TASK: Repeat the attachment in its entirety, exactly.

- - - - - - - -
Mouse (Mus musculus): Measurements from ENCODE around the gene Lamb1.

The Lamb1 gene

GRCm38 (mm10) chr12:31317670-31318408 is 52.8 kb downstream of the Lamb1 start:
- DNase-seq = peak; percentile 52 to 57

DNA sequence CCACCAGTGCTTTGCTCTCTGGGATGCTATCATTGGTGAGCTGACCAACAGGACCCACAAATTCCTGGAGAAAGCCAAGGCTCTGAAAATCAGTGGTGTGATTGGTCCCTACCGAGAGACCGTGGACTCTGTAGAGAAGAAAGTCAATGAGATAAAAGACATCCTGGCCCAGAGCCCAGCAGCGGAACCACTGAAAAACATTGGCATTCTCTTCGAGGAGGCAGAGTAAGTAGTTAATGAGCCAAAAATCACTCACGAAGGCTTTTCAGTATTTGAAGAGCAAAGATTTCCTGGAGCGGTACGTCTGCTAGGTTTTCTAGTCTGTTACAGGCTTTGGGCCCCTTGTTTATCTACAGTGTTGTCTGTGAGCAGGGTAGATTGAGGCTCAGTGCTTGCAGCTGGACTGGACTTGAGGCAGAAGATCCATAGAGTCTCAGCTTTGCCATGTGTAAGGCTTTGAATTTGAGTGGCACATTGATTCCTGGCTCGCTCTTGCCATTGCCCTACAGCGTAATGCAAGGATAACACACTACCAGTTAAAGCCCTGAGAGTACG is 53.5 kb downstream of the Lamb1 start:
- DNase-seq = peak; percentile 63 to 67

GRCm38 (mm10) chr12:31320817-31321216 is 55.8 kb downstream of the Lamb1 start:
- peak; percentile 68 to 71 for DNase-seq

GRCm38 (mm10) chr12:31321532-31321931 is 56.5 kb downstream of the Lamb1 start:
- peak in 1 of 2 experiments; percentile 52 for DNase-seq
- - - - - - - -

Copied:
Mouse (Mus musculus): Measurements from ENCODE around the gene Lamb1.

The Lamb1 gene

GRCm38 (mm10) chr12:31317670-31318408 is 52.8 kb downstream of the Lamb1 start:
- DNase-seq = peak; percentile 52 to 57

DNA sequence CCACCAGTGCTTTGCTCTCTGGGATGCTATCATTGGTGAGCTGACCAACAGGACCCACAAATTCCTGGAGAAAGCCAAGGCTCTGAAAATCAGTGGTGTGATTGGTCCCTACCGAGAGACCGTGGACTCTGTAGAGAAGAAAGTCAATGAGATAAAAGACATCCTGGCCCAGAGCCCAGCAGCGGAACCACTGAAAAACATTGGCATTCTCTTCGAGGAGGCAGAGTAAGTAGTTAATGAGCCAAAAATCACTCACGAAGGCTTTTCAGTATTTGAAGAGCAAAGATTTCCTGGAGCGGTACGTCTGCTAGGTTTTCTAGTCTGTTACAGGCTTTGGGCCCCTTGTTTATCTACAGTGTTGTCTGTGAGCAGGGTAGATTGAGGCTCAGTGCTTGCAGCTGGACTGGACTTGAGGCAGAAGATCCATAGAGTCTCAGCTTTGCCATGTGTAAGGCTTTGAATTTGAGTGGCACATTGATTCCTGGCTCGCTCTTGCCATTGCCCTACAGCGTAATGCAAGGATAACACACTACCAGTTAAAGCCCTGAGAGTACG is 53.5 kb downstream of the Lamb1 start:
- DNase-seq = peak; percentile 63 to 67

GRCm38 (mm10) chr12:31320817-31321216 is 55.8 kb downstream of the Lamb1 start:
- peak; percentile 68 to 71 for DNase-seq

GRCm38 (mm10) chr12:31321532-31321931 is 56.5 kb downstream of the Lamb1 start:
- peak in 1 of 2 experiments; percentile 52 for DNase-seq